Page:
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GULDEN v. UNITED STATES

November 29, 1967

Jules R. Gulden & Edmee P. Gulden, Plaintiffs
v.
The United States of America, Defendant


Edmund Port, District Judge.


The opinion of the court was delivered by: PORT

Memorandum-Decision and Order

EDMUND PORT, District Judge:

 The plaintiffs, husband and wife, have brought this action against the defendant to recover income taxes in the total sum of $6,164.20 claimed to have been erroneously collected for the years 1954 through 1957 inclusive. The plaintiffs duly and timely filed joint income tax returns for the years in question showing total liability in the amount now claimed. Claims for refund were duly and timely filed; the claims for 1954 and 1955 were disallowed on or about January 1, 1960; more than six months passed between the date of filing of claims for refund for the years 1956 and 1957 without either allowance or disallowance; and the suit herein was instituted timely. The court has jurisdiction over the action.

 The claims for refund are based upon an alleged net operating loss in the taxable year ended December 31, 1952, in an amount sufficient to wipe out the taxes for the years in question. The net operating loss was not cited in 1952 or on subsequent returns. It was first alleged when the claims for refund were filed, and was said to have resulted from a 1952 confiscation of the plaintiffs' interest in four parcels of realty in the city of Budapest by the Hungarian government.

 It has been stipulated that any property interest owned by the plaintiffs on February 17, 1952, would have been confiscated by the Hungarian State on that date pursuant to the Hungarian Nationalization Decree of February 17, 1952 (Decree of Legal Force No. 4/1952 of the Praesidium of the Hungarian People's Republic on the Nationalization of Certain Real Property).

 The defendant claims that the plaintiffs' interest had been confiscated as abandoned property on August 27, 1948, the effective date of Law No. XXVIII of 1948.

 Both sides offered expert testimony concerning the relevant Hungarian Laws, Decrees, Land Records, and their construction and effect as they related to the plaintiffs' property. The plaintiffs owned fractional interests in the four properties ranging from 2 1/2% to 50%. All of the properties were commercial or rental apartments.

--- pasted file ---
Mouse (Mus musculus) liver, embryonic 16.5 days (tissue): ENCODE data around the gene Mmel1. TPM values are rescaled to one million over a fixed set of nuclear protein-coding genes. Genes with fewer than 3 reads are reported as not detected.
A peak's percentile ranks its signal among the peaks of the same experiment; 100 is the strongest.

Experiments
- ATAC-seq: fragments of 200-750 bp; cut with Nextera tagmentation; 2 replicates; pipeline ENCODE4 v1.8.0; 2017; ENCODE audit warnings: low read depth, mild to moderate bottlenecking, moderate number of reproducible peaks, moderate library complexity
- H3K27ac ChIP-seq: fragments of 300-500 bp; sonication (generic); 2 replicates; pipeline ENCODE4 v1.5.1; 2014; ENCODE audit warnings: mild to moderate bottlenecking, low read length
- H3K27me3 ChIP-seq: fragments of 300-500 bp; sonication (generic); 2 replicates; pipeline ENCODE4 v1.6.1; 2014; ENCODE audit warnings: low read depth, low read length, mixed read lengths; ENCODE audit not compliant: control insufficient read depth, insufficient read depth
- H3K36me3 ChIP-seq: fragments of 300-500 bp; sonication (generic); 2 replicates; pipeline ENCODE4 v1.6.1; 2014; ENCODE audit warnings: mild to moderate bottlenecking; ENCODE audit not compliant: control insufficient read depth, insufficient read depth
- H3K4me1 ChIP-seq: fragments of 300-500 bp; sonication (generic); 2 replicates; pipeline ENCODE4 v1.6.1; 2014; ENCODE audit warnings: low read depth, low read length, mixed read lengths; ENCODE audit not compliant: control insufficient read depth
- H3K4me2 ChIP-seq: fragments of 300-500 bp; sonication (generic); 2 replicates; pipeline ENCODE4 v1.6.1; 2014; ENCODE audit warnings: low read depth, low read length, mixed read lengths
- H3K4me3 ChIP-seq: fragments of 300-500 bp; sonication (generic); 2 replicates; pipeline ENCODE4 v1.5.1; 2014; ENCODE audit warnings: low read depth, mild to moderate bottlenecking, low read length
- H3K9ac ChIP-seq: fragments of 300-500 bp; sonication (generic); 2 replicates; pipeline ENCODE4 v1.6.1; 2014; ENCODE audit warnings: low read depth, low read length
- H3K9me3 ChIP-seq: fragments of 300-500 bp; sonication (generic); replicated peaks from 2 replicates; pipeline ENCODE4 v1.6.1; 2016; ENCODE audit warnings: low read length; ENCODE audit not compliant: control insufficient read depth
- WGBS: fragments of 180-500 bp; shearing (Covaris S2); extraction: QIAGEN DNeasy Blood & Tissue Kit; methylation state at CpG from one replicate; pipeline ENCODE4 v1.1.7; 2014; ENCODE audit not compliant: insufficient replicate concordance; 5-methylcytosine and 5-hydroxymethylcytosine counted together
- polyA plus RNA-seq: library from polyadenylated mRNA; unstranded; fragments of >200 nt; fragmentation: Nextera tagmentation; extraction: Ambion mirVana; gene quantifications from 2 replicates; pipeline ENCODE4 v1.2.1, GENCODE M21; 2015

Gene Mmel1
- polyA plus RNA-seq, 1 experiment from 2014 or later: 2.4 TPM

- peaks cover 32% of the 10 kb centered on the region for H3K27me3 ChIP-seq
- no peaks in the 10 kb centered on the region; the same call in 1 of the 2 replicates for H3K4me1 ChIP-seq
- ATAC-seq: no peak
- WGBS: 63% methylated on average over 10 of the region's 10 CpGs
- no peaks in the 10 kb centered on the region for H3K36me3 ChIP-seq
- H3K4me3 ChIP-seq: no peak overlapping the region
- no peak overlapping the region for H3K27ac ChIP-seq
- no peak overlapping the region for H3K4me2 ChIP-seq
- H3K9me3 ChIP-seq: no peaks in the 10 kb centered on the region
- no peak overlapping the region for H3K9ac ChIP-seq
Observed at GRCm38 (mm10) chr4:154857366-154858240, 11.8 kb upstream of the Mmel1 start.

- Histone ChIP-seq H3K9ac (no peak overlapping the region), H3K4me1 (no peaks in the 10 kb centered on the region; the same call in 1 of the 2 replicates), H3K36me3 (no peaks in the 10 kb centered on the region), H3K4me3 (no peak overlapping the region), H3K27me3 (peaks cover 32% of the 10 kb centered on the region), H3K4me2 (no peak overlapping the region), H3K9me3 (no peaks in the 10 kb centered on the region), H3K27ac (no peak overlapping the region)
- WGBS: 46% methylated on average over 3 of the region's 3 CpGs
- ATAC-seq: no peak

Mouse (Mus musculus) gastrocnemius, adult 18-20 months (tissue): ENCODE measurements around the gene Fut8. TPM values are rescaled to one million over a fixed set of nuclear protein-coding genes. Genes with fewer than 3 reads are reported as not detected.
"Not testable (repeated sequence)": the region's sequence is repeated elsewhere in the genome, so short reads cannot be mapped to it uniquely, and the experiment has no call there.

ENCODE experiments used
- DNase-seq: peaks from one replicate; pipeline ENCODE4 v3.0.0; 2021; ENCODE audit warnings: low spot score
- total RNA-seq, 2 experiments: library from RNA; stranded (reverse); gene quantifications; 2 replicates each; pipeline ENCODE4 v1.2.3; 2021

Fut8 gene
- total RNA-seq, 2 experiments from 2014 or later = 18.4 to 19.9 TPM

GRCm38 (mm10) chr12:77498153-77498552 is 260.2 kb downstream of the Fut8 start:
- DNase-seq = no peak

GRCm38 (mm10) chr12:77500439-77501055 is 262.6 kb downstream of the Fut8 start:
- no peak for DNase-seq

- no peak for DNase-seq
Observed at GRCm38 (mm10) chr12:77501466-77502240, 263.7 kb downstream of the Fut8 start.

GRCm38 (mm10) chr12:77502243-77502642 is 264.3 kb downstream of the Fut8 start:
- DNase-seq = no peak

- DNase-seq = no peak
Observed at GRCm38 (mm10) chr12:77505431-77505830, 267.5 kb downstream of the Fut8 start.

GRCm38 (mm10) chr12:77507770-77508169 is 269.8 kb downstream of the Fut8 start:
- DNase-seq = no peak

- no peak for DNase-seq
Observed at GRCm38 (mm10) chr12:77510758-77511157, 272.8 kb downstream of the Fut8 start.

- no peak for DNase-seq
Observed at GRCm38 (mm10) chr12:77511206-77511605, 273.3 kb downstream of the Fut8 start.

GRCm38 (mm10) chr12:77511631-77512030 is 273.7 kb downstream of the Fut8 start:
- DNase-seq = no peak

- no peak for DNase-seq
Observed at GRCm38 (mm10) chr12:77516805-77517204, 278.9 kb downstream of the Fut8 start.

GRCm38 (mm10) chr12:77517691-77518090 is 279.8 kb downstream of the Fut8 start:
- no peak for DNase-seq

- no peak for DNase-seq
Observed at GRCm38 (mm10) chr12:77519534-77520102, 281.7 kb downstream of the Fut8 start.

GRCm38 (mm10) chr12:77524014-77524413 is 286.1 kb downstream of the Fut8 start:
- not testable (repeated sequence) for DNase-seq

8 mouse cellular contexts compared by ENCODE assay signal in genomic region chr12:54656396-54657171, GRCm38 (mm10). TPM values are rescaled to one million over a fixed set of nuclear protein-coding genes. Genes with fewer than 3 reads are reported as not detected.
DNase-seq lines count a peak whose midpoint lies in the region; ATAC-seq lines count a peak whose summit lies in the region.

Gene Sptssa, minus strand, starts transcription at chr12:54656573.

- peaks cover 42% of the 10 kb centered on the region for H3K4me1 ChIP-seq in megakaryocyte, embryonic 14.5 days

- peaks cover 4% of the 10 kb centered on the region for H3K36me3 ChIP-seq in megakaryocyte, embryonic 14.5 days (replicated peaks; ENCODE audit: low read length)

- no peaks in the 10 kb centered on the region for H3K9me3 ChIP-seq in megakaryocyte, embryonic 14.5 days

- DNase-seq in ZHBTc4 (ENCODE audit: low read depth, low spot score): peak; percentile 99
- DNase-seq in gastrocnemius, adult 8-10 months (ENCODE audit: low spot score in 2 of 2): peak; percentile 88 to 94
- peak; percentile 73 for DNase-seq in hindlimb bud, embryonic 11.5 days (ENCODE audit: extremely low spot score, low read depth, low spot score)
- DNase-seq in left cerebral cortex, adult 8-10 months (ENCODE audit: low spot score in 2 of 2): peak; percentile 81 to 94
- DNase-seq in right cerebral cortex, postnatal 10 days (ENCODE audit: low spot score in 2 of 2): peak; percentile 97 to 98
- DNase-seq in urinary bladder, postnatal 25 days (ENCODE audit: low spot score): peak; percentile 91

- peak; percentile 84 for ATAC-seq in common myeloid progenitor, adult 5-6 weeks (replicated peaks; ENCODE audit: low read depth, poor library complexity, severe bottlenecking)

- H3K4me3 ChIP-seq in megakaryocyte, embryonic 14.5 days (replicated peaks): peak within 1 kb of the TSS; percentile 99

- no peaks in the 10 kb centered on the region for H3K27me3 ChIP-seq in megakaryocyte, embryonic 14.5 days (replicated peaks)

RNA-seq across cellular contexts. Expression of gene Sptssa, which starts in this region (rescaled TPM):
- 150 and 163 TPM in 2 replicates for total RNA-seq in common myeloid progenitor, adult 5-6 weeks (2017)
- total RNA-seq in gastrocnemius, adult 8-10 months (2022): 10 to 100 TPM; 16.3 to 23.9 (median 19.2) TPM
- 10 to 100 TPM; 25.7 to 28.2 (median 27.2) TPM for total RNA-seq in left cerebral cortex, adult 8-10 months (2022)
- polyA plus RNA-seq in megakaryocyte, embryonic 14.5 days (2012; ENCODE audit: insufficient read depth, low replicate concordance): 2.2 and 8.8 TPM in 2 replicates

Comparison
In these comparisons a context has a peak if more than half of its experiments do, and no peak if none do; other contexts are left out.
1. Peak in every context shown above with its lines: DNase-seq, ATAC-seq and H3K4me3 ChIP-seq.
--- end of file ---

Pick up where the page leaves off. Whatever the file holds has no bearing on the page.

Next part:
In view of the decision herein, it is not necessary to trace the manner in which plaintiffs acquired an interest in the properties.

 Mr. and Mrs. Gulden left Hungary for Switzerland on December 9, 1944. They never returned. They immigrated to the United States from Switzerland in 1948 and respectively became naturalized citizens of the United States in 1953 and 1954.

 The most pertinent decrees and Hungarian laws, the construction of which gave rise to this dispute, commence with decree No. 10490/1945. (This was a decree issued by the Hungarian government pursuant to authorization of the Provisional Diet which was in effect between the Nazi occupation of Hungary and the subsequent Communist takeover of the government.) The 1945 decree created a Commissioner of Abandoned Properties whose function, among others, was to establish whether particular property was to be regarded as abandoned, locate and preserve it, supervise the curators appointed for the owners of the abandoned property, manage abandoned real and personal property, put the abandoned property to use, aid persons who lost property as a consequence of war conditions, and adjudicate claims for reinstatement of persons claiming ownership of abandoned properties.

 The purpose of this law was to conserve for the benefit of the true owners properties which were deemed abandoned under the law. Decree No. 10490/1945 defined "abandoned property" to include "all assets which as a consequence of the conditions of the war got out of the possession or control of their owner or lawful Possessor * * *," unless an ancestor, descendant or spouse of the owner remained in Hungary with a written power of disposition of the property. The 1945 decree prevented the alienation or encumbering of abandoned properties without the permission of the Commissioner.

 The plaintiff Jules Gulden testified that their property was declared abandoned under the 1945 law. His testimony indicating abandonment of all of their property is buttressed by a decree made by the Commission for the Liquidation of Abandoned Assets on April 22, 1948, declaring them to be abandoned under the 1945 law.

 After the 1945 decree the government moved steadily toward the nationalization of virtually all property. In pursuance of this policy the Hungarian Parliament enacted Law No. XXVIII of 1948 on the Settlement of the Problem of Abandoned Properties. The rights of the plaintiffs to an operating loss in 1952 largely depend upon a construction of this law.

 Title to property regarded as abandoned under this law devolved to the State without compensation on August 27, 1948. If the property involved in this case was confiscated then, the plaintiffs did not sustain a loss in the calendar year of 1952 which could be carried ...


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